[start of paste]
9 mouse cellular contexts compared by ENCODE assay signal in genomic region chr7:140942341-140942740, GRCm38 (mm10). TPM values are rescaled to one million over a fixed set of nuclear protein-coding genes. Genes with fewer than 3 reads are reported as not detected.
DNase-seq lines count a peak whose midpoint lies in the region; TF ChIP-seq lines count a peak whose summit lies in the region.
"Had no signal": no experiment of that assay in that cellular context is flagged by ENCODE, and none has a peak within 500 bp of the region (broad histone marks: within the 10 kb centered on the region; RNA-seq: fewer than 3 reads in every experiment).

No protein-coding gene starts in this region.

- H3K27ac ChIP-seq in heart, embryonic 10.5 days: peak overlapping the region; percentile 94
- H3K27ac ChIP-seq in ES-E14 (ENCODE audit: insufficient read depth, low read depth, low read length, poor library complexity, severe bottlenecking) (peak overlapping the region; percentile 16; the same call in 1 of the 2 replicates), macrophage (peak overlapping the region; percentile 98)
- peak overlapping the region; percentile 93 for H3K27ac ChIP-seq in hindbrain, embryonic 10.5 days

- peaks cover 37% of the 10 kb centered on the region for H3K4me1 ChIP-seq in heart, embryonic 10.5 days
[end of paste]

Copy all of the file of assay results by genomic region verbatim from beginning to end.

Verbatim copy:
9 mouse cellular contexts compared by ENCODE assay signal in genomic region chr7:140942341-140942740, GRCm38 (mm10). TPM values are rescaled to one million over a fixed set of nuclear protein-coding genes. Genes with fewer than 3 reads are reported as not detected.
DNase-seq lines count a peak whose midpoint lies in the region; TF ChIP-seq lines count a peak whose summit lies in the region.
"Had no signal": no experiment of that assay in that cellular context is flagged by ENCODE, and none has a peak within 500 bp of the region (broad histone marks: within the 10 kb centered on the region; RNA-seq: fewer than 3 reads in every experiment).

No protein-coding gene starts in this region.

- H3K27ac ChIP-seq in heart, embryonic 10.5 days: peak overlapping the region; percentile 94
- H3K27ac ChIP-seq in ES-E14 (ENCODE audit: insufficient read depth, low read depth, low read length, poor library complexity, severe bottlenecking) (peak overlapping the region; percentile 16; the same call in 1 of the 2 replicates), macrophage (peak overlapping the region; percentile 98)
- peak overlapping the region; percentile 93 for H3K27ac ChIP-seq in hindbrain, embryonic 10.5 days

- peaks cover 37% of the 10 kb centered on the region for H3K4me1 ChIP-seq in heart, embryonic 10.5 days